The Winning Family: Increasing Self-Esteem In Your Children and Yourself

Who’s pulling your strings?

Chapter 21 is called “Who’s Pulling Your Strings?” and I love it because it points out that “growing up is the process of making the shift from an external to an internal authority, or locus of control.”  So, when children are little they look to PARENTS to be the authority because they only have an external locus of control.   Over time, as a child develops and matures, children learn how be confident and how to have responsibility for themselves, their responses, their reactions.  (You might be wondering exactly HOW to do this; this is the cruxt of understanding development and why it is so valuable in parenting!  Go to the header and click “Development” and a drop down menu by age will appear.  These posts will give you guidance as to what to expect at each age and how you can empower your children to become functional adults.  More on raising functional adults later this week).

This shift occurs, in my opinion, when we let children make mistakes and learn from those mistakes.  The author writes on page 213, “Many people trust others more than they trust themselves.  They don’t know their own values, opinions, beliefs, habits or identity.  They look outside themselves for approval, for a sense of worth, for happiness.  Fully grown adults, they may still look to others to clean up after themselves or to rescue them from problems.”   The authors has an entire section on the difference between cancer patients who decide to just “die obediently right on schedule” versus patients who take control and decide their cancer is not incurable.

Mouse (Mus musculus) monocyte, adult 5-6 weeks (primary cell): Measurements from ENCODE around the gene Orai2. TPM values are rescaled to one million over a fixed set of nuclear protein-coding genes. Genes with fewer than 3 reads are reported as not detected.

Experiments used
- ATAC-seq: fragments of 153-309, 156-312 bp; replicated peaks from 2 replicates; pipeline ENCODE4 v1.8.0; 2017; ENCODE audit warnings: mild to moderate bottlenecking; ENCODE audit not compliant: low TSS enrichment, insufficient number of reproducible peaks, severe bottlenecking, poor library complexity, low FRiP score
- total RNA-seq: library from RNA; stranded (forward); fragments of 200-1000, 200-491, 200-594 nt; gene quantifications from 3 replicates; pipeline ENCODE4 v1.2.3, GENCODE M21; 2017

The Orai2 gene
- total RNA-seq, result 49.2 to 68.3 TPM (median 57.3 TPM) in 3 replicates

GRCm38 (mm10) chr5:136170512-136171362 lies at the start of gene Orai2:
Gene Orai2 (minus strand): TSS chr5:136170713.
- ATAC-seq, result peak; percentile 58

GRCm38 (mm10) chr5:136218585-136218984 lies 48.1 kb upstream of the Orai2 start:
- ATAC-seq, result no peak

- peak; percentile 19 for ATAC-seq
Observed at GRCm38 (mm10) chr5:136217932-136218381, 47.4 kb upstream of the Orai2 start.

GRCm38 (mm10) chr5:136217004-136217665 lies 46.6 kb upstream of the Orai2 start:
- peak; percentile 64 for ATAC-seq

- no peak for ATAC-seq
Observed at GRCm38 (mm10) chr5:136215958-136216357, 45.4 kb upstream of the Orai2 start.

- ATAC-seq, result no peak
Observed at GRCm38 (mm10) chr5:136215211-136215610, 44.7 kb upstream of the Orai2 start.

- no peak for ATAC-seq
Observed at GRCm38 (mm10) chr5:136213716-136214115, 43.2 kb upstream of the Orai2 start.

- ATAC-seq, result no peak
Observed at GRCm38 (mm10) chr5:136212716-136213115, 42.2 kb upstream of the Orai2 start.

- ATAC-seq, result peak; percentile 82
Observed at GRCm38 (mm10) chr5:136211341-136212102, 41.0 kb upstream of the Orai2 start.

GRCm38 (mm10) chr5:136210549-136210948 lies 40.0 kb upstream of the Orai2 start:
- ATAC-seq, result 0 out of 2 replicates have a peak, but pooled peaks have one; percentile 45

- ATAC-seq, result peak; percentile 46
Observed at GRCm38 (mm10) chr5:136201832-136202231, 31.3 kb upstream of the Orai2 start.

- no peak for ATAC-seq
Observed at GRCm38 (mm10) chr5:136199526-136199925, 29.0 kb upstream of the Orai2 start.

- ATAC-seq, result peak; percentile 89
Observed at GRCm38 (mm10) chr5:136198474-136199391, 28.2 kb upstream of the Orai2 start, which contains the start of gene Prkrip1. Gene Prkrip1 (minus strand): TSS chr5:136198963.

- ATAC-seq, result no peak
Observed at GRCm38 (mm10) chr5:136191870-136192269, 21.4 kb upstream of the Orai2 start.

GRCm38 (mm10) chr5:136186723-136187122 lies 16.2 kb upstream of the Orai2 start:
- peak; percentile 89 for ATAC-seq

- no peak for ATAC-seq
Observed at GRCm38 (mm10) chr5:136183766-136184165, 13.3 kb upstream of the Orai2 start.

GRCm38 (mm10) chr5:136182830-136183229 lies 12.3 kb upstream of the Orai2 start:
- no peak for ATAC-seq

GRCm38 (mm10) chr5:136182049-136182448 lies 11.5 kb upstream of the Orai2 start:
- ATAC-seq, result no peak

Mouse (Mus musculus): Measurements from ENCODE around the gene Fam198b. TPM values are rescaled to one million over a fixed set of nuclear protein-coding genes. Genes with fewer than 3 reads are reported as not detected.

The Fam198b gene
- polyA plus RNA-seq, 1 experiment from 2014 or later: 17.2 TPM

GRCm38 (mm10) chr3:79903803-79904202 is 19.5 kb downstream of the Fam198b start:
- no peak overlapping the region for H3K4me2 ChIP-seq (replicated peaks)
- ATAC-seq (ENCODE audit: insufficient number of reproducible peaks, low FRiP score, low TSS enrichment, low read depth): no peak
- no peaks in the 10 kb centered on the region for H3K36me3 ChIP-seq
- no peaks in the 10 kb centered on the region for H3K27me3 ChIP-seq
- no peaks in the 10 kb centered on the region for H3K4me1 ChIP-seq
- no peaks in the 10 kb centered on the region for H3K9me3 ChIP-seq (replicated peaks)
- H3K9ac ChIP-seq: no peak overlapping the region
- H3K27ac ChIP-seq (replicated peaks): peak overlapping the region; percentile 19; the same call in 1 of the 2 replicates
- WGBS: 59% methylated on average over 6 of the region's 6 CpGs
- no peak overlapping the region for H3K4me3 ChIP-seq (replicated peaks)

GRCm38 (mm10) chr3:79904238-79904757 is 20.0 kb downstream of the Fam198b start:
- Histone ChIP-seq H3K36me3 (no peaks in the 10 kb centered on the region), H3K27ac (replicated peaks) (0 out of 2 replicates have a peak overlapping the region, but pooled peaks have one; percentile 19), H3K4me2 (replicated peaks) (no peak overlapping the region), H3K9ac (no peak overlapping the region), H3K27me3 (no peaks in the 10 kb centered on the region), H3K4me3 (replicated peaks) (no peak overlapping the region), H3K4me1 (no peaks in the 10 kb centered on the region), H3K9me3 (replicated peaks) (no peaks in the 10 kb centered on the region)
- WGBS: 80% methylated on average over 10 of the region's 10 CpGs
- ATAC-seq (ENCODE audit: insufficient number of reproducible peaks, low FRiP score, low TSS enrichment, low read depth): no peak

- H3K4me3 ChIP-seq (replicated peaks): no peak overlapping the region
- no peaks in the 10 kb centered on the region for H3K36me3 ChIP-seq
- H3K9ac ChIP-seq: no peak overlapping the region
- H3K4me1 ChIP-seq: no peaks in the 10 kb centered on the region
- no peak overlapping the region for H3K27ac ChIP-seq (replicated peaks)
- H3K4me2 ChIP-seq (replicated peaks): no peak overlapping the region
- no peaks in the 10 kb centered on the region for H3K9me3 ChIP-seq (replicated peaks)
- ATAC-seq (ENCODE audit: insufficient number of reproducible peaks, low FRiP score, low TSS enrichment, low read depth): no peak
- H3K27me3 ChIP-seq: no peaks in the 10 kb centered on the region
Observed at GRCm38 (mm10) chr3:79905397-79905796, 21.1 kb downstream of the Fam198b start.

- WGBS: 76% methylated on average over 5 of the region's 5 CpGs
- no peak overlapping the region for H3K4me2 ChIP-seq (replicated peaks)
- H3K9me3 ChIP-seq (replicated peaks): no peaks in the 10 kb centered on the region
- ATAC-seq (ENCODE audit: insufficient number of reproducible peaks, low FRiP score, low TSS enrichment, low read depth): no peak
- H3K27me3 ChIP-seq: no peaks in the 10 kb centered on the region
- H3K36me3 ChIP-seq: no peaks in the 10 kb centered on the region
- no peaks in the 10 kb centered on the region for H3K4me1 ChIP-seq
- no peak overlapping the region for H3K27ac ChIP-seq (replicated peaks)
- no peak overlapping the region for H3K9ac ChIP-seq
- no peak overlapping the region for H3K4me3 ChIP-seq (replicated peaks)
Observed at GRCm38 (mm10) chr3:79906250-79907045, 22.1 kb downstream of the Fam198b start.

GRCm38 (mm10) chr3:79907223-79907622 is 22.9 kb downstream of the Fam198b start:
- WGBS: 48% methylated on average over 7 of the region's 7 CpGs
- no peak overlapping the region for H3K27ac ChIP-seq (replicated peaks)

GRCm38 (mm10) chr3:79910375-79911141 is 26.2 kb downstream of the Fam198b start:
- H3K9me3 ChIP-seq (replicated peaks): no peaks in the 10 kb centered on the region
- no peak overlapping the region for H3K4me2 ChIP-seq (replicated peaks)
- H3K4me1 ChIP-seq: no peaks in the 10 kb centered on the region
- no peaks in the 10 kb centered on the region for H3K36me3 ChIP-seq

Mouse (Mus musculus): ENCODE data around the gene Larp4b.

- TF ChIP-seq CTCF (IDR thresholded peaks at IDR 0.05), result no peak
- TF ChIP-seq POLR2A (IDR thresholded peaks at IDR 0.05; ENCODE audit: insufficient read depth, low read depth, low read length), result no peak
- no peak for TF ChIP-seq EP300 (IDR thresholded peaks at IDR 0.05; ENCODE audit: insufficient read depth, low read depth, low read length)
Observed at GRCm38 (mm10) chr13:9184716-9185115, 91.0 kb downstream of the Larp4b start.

The author gives exercises to help develop your own sense of self on page 215, and I can’t wait to try them out! There is an entire list of great suggestions on page 216-217 of how to move your children from external locus of control to internal locus of control.  I highly suggest you look at these pages.

Chapter 22 is “Play”.  Play is a universal language.  We can meet children at their level during play.  The author talks about how children who are entertained with a “high TV diet” wait to be entertained for their play.  Children can actively entertain themselves, but screens often thwart that between humor that is mainly put-downs, violence, and commercials to encourage consumerism. Children are born with a love of work – work is play, play is work.  Parents make the distinction.  If we put back fun into our work, then our children will enjoy it as well.   Have fun, and laugh.  Laughter is the best immune booster out there!  Other great tips in this chapter.